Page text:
I had a bit of a shock last week when I published the Pimms Post and a little message came up saying “You have published 50 Posts”  Wow!  Really?  I completely forgot!  Good thing it was a cocktail post, we can take as a celebration had. BTW, just between us, I discovered later in the week that if instead of ginger ale or lemonade, you happen to mix  Pimms with some elderflower cordial and soda water the result is like heaven in a glass!  So, so good.

Oh and less than a week after I posted about all things British and tennis, Andy Murray finally won Wimbledon….coincidence?  I like to think not.

Tomato Consomme

Tomato Consomme

My ability to influence major sporting events is not actually my super power.   No, mine is a lot spookier.  I’m telling you this just so, when things happen over the next few weeks, you won’t be surprised.  And here it is…whenever I go on holiday…famous people die.  Seriously.  Here are just some people who have shuffled off this mortal coil when I have been elsewhere:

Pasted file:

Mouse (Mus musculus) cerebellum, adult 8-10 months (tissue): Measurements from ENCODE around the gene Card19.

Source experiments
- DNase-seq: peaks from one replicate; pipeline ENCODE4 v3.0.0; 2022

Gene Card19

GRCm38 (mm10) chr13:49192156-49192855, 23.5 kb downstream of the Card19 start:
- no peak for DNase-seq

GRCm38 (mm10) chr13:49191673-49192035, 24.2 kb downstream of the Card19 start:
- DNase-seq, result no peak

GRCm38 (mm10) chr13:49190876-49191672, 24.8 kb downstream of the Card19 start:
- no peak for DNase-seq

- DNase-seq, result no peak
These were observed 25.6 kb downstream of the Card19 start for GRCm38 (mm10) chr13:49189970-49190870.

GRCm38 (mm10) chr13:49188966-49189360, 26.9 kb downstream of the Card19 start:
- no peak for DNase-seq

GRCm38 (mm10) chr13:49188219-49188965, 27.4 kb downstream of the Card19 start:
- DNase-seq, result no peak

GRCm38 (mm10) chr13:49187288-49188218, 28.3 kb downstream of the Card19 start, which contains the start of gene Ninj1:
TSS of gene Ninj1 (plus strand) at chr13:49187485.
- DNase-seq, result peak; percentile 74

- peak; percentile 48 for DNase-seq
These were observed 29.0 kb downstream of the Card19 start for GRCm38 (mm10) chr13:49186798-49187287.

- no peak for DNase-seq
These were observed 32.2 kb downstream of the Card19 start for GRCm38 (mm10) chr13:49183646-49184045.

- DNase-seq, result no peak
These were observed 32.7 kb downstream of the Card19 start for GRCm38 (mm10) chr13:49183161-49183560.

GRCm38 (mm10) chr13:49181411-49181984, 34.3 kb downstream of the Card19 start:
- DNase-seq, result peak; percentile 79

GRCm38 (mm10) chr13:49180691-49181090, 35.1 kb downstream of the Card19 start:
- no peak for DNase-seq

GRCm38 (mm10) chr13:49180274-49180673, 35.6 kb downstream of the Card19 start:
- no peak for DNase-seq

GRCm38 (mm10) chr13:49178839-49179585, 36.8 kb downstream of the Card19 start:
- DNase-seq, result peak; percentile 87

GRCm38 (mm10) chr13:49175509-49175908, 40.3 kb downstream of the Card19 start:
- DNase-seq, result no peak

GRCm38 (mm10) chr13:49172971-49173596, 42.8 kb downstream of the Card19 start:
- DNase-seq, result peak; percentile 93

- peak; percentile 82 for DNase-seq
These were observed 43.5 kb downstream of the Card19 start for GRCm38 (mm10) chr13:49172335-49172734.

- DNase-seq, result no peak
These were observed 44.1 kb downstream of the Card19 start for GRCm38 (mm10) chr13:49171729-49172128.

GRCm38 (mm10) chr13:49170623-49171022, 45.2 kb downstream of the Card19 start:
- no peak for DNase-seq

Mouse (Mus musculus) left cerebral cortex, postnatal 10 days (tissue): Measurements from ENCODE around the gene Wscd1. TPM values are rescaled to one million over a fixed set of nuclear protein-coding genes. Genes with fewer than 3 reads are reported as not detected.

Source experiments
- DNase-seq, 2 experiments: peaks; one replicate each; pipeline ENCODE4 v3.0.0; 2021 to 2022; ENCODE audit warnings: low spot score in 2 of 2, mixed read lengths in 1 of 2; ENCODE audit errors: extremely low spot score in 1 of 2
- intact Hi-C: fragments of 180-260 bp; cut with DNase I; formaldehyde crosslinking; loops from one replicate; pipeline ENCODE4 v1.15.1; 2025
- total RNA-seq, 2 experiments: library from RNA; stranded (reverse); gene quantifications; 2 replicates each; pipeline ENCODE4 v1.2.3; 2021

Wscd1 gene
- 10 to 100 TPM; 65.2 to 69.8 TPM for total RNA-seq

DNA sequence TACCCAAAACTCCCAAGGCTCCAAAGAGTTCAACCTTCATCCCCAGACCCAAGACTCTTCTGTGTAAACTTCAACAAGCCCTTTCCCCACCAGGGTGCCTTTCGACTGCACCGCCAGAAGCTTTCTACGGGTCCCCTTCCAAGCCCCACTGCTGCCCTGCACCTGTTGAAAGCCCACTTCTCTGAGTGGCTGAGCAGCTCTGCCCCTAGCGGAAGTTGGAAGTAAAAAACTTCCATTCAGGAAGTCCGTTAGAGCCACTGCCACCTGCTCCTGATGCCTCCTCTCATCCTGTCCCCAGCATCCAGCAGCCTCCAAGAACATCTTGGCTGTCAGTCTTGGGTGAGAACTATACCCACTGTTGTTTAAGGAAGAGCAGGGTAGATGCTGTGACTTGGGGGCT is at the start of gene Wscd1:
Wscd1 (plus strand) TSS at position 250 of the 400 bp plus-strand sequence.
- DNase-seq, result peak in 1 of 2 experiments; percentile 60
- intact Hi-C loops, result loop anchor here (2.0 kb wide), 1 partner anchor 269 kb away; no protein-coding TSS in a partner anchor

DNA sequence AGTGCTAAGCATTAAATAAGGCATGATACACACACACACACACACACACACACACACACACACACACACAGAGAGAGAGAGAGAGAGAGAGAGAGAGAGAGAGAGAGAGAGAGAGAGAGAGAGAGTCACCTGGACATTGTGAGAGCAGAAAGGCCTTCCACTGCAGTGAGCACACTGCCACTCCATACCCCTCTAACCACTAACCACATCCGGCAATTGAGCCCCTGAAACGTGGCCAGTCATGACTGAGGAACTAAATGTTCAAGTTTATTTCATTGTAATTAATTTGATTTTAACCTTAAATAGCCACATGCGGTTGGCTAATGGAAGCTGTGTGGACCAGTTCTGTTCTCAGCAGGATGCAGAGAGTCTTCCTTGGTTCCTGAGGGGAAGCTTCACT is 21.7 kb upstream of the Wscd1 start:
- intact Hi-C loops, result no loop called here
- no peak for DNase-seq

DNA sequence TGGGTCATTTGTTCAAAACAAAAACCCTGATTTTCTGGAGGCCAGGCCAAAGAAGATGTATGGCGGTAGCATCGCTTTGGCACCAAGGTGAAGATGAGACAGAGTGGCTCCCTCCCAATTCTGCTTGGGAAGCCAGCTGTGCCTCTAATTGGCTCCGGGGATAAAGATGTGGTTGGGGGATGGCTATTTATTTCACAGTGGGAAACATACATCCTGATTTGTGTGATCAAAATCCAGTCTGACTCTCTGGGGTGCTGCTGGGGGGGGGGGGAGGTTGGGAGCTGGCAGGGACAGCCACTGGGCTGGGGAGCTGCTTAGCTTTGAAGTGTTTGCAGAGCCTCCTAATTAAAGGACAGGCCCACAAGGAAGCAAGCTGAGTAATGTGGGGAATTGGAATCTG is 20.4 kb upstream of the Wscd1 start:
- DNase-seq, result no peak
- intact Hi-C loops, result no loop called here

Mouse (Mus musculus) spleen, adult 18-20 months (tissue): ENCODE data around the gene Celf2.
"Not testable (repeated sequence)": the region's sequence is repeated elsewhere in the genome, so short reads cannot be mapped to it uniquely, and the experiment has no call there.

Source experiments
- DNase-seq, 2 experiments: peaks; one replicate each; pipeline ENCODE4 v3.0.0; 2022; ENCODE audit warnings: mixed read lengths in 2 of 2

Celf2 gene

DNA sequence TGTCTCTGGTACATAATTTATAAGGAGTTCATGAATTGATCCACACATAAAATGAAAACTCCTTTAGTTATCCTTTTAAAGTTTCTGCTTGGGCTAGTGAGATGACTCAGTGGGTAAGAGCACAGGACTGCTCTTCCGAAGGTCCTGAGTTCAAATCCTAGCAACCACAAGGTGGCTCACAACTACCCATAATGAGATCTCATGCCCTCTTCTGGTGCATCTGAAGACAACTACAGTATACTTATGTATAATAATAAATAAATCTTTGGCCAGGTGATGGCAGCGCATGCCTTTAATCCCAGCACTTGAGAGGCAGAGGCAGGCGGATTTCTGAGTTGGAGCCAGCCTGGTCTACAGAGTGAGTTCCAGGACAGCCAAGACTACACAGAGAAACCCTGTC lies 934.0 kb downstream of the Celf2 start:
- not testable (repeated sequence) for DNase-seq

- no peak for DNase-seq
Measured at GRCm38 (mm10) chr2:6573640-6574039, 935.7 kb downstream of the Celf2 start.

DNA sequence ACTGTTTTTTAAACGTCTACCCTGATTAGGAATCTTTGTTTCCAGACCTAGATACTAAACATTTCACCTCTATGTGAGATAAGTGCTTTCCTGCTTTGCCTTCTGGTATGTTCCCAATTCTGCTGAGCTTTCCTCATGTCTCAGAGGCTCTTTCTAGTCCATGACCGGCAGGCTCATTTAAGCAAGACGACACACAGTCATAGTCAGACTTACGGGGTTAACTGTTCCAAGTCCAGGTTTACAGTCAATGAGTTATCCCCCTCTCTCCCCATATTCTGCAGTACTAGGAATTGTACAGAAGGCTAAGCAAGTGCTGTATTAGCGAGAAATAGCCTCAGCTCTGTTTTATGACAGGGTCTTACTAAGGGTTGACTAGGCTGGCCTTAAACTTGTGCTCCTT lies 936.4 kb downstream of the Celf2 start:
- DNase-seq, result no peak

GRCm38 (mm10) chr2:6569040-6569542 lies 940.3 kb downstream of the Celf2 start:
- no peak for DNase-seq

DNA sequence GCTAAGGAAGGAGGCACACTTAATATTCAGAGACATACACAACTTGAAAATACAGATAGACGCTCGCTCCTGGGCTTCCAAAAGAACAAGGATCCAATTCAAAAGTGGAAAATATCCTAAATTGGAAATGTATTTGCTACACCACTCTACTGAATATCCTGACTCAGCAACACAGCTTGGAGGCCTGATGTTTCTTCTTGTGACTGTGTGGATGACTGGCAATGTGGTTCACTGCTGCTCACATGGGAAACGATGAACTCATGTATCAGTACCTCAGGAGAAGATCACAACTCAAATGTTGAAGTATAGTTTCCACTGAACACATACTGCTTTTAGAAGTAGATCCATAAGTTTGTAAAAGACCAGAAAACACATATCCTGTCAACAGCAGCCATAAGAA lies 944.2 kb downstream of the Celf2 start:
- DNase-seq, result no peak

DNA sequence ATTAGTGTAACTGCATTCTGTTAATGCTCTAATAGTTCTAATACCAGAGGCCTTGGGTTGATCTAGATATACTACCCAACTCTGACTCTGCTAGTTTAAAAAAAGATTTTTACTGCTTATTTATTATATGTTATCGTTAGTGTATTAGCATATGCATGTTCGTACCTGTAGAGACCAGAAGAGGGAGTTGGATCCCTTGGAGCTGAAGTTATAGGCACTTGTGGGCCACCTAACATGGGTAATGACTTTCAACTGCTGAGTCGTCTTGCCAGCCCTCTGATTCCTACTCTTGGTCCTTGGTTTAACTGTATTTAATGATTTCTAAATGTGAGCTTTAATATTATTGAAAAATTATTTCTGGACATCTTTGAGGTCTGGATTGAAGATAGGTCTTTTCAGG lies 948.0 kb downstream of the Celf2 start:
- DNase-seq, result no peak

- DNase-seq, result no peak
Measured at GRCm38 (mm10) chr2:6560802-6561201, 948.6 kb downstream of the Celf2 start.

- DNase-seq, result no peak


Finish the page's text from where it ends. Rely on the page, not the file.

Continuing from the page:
Princess Diana (long weekend in Warnambool)

Kurt Cobain (Sydney)

Michael Jackson/ Farah Fawcett (Surfer’s Paradise)

Amy Winehouse (Malaysia)

There have been others, I just can’t remember them off the top of my head but really…that’s 4 of the big ones right there. Weird right?

I was also in Barcelona the day Lehman Brothers went down, signalling the start of the GFC….

Tomato Consomme 2

Tomato Consomme 2

I’m just about to go on holiday so I thought I would love and leave you with a classic retro recipe, the tomato consommé.

I was an unadventurous eater as a child.  I took a vegemite sandwich to school every day for 4 years running.  Mum still laughs that I was the only vegetarian who didn’t actually eat vegetables.  So, last week when I not only whipped up a concoction made of tomato juice, chicken stock and gelatine but ate it without a second thought, it was a bit of a victory for me over my old habits.